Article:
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Hackers roban 40 millones de dólares en Bitcoin desde el exchange Binance

7 mil Bitcoin, desaparecidos en minutos. El sitio de intercambio de criptomonedas Binance anunció que sufrió una filtración de datos de seguridad durante la tarde del día 7 de mayo, lo que derivó en la pérdida de aproximadamente siete mil BTC en una única transacción, equivalentes a más de 40 millones de dólares (al precio actual…

Hackers roban 40 millones de dólares en Bitcoin desde el exchange Binance

7 mil Bitcoin, desaparecidos en minutos.

El sitio de intercambio de criptomonedas Binance anunció que sufrió una filtración de datos de seguridad durante la tarde del día 7 de mayo, lo que derivó en la pérdida de aproximadamente siete mil BTC en una única transacción, equivalentes a más de 40 millones de dólares (al precio actual de intercambio).

Los hackers lograron acceder a llaves de API, códigos de autenticación con factor de dos pasos, y otra información confidencial. Binance todavía está estudiando los métodos usados, pero la sospecha recae en una combinación inteligente de virus, phishing y otros ataques.

La empresa de intercambio reconoció en un post explicando lo sucedido que la transacción robada fue orquestada, pensada para ser realizada en el momento más oportuno y pasar todas las medidas de seguridad. Asimismo, Binance asegura que sólo su hot wallet -es decir, los BTC que están en línea- fueron robados, impactando sólo a un 2% de la cantidad de Bitcoin total en la cartera.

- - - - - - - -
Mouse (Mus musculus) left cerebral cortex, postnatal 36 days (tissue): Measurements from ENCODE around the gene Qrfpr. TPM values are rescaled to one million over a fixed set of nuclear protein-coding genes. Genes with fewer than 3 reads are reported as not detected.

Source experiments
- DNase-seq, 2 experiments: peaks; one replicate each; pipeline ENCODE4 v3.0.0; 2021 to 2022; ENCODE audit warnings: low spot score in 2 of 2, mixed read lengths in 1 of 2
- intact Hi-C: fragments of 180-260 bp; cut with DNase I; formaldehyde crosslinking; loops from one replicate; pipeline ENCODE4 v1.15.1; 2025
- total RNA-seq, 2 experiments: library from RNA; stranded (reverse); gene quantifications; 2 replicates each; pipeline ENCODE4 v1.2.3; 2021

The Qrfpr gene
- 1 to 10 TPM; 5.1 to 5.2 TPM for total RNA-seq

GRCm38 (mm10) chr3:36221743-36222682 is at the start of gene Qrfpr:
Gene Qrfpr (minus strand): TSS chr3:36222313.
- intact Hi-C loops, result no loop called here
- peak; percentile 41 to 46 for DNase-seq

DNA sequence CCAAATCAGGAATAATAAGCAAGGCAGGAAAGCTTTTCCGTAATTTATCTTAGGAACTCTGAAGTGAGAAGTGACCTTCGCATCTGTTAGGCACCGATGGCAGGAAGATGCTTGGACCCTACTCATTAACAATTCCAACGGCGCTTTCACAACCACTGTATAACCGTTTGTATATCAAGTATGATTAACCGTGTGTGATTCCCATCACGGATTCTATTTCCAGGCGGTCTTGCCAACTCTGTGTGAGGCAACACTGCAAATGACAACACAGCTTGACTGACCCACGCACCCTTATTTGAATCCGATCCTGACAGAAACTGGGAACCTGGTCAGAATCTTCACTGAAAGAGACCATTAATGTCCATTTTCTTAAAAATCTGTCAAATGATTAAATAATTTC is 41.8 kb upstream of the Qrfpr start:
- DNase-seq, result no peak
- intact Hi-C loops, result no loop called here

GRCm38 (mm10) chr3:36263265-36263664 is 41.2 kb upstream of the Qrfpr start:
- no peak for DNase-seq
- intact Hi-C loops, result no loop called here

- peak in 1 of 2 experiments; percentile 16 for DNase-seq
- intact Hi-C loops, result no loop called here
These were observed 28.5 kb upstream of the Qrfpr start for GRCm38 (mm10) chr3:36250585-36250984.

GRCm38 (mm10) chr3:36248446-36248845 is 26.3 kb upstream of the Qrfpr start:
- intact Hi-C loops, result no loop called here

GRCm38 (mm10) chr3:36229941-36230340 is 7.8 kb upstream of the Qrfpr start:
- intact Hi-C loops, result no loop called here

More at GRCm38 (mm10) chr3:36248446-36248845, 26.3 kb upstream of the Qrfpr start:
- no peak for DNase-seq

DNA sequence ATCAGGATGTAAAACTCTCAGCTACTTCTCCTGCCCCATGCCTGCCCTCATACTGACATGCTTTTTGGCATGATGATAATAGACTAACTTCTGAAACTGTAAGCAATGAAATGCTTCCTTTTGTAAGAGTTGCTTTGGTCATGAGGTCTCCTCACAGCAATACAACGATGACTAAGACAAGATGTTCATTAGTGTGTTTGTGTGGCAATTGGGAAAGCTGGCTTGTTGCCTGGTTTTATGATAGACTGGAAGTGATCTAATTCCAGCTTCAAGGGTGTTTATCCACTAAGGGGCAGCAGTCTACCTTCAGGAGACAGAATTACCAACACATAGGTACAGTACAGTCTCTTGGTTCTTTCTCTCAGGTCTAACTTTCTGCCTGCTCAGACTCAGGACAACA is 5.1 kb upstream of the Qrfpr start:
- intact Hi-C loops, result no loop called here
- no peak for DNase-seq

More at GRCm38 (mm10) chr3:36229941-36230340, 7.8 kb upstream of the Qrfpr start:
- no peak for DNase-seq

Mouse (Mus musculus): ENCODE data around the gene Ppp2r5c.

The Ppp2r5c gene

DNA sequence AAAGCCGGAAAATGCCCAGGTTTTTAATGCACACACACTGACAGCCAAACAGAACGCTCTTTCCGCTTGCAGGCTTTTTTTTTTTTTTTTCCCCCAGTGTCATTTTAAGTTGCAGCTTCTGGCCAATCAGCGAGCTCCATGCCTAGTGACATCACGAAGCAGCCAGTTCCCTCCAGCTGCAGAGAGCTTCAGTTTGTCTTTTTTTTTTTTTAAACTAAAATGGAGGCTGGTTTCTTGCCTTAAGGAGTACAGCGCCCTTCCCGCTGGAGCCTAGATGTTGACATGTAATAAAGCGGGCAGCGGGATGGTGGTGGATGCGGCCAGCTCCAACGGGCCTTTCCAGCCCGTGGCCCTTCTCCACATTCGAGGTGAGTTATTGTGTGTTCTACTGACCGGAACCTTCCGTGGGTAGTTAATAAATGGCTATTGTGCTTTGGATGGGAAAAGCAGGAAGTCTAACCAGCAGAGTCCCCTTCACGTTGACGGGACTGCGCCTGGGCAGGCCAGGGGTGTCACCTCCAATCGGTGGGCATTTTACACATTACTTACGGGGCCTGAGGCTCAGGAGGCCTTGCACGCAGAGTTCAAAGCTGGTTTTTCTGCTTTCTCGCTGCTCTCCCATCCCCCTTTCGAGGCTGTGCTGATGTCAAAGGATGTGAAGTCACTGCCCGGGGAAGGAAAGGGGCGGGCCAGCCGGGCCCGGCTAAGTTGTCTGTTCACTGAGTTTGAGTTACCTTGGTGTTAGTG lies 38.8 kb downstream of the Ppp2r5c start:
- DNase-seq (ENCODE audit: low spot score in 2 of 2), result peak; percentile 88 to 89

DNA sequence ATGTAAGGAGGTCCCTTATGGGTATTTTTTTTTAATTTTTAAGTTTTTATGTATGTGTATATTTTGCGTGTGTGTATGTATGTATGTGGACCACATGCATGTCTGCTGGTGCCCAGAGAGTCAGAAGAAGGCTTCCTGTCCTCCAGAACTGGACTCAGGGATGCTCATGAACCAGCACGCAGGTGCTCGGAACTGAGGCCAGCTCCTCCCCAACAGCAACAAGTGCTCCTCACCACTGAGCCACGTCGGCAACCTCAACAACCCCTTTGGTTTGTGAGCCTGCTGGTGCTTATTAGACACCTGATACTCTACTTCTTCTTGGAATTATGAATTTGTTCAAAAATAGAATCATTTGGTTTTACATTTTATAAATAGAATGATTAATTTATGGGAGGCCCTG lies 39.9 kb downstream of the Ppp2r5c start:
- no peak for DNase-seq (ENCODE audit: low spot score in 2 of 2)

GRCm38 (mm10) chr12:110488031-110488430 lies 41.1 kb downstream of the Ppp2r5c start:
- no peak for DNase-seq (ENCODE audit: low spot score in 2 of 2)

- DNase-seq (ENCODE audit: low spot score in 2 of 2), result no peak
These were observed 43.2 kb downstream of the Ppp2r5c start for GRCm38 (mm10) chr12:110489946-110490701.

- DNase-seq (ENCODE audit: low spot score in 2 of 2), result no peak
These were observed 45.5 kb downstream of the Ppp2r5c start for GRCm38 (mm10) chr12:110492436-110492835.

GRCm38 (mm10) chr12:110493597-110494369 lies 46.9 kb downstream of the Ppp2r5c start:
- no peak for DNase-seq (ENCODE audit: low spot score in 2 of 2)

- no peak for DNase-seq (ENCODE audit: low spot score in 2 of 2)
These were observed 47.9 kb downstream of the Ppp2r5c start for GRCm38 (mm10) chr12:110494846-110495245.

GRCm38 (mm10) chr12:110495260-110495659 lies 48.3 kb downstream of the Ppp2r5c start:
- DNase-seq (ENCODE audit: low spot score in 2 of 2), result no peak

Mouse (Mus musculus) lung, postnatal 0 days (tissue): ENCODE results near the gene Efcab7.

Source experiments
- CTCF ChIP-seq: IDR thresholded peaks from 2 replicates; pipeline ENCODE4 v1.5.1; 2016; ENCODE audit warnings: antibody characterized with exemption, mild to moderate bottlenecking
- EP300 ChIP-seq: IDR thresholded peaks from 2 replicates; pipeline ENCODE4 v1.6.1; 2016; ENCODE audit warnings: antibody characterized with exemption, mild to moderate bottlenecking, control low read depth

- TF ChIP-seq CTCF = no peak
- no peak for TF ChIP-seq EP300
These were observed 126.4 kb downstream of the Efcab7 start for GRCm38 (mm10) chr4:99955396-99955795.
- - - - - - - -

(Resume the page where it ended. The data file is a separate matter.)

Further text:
Hackers roban 40 millones de dólares en Bitcoin desde el exchange Binance

El resto de BTC que permanece en cold storage -totalmente offline, e invulnerable a este tipo de ataques- está a salvo. Mientras tanto, todas las transacciones de retiro y depósito del exchange han sido suspendidas por completo, mientras se realizan las pesquisas correspondientes. Sin embargo, los intercambios entre cuentas siguen permitidos, en caso que los usuarios quieran resguardar o mover sus criptomonedas a billeteras más seguras.

Binance aseguró que el dinero virtual perdido será repuesto en el transcurso de una semana: el exchange estableció un seguro para sus usuarios, que se paga automáticamente con el 10% de todos los costos por transacción, y que está diseñado para proteger a los usuarios de ataques extremos, como el ocurrido este martes.

Si bien la cantidad de dinero robada suena extrema, el ataque parece haber estado dirigido, por lo que la amenaza debería ser detectada pronto. Mientras tanto, el resto de los usuarios de Binance puede estar en paz.

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Moonday Mornings: Binance to resume deposits and withdrawals after $40M Bitcoin hack

It’s time for Moonday Mornings, Hard Fork’s wrap-up of the weekend’s top cryptocurrency and blockchain headlines. Here’s what happened. 1. Binance says it will resume deposits and withdrawals on its platform on Tuesday. The cryptocurrency exchange had suspended the functions following an attack in which hackers stole over $40 million worth of Bitcoin. 2. The…

Moonday Mornings: Binance to resume deposits and withdrawals after $40M Bitcoin hack

It’s time for Moonday Mornings, Hard Fork’s wrap-up of the weekend’s top cryptocurrency and blockchain headlines.

Here’s what happened.

1. Binance says it will resume deposits and withdrawals on its platform on Tuesday. The cryptocurrency exchange had suspended the functions following an attack in which hackers stole over $40 million worth of Bitcoin.

2. The figureheads of the fake cryptocurrency scheme, OneCoin, are being sued. Brother and sister duo, Konstantin Ignatov and Ruja Ignatova are facing a class action law suit for their involvement in the scam which was “based completely on lies and deceit,” ZDNet reports.